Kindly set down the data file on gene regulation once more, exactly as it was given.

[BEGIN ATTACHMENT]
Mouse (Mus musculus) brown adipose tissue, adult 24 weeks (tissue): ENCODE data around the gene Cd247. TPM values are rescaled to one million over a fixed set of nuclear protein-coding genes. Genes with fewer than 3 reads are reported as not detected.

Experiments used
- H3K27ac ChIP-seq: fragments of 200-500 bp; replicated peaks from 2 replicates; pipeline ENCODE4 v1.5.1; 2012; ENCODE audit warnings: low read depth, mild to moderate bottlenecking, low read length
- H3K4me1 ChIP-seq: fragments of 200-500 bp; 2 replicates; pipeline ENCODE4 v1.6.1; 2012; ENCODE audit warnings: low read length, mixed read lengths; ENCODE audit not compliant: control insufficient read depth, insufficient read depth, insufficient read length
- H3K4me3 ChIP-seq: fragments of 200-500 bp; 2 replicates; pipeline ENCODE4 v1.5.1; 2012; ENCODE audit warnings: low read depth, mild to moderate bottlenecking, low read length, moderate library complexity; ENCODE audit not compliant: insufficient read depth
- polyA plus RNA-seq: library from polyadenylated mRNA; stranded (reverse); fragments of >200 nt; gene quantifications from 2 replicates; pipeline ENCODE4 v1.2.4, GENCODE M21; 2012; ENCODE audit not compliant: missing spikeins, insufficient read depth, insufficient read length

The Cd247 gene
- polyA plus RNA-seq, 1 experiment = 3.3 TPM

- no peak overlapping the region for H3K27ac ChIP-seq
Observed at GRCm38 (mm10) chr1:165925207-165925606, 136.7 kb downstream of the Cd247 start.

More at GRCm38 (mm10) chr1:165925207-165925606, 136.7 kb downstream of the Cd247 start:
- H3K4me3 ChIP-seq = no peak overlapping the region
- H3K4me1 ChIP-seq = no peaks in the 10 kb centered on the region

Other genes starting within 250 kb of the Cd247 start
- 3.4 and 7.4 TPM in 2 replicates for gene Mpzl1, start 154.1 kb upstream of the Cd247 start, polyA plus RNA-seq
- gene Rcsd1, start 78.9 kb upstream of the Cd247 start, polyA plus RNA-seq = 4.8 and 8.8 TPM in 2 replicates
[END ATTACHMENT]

Mouse (Mus musculus) brown adipose tissue, adult 24 weeks (tissue): ENCODE data around the gene Cd247. TPM values are rescaled to one million over a fixed set of nuclear protein-coding genes. Genes with fewer than 3 reads are reported as not detected.

Experiments used
- H3K27ac ChIP-seq: fragments of 200-500 bp; replicated peaks from 2 replicates; pipeline ENCODE4 v1.5.1; 2012; ENCODE audit warnings: low read depth, mild to moderate bottlenecking, low read length
- H3K4me1 ChIP-seq: fragments of 200-500 bp; 2 replicates; pipeline ENCODE4 v1.6.1; 2012; ENCODE audit warnings: low read length, mixed read lengths; ENCODE audit not compliant: control insufficient read depth, insufficient read depth, insufficient read length
- H3K4me3 ChIP-seq: fragments of 200-500 bp; 2 replicates; pipeline ENCODE4 v1.5.1; 2012; ENCODE audit warnings: low read depth, mild to moderate bottlenecking, low read length, moderate library complexity; ENCODE audit not compliant: insufficient read depth
- polyA plus RNA-seq: library from polyadenylated mRNA; stranded (reverse); fragments of >200 nt; gene quantifications from 2 replicates; pipeline ENCODE4 v1.2.4, GENCODE M21; 2012; ENCODE audit not compliant: missing spikeins, insufficient read depth, insufficient read length

The Cd247 gene
- polyA plus RNA-seq, 1 experiment = 3.3 TPM

- no peak overlapping the region for H3K27ac ChIP-seq
Observed at GRCm38 (mm10) chr1:165925207-165925606, 136.7 kb downstream of the Cd247 start.

More at GRCm38 (mm10) chr1:165925207-165925606, 136.7 kb downstream of the Cd247 start:
- H3K4me3 ChIP-seq = no peak overlapping the region
- H3K4me1 ChIP-seq = no peaks in the 10 kb centered on the region

Other genes starting within 250 kb of the Cd247 start
- 3.4 and 7.4 TPM in 2 replicates for gene Mpzl1, start 154.1 kb upstream of the Cd247 start, polyA plus RNA-seq
- gene Rcsd1, start 78.9 kb upstream of the Cd247 start, polyA plus RNA-seq = 4.8 and 8.8 TPM in 2 replicates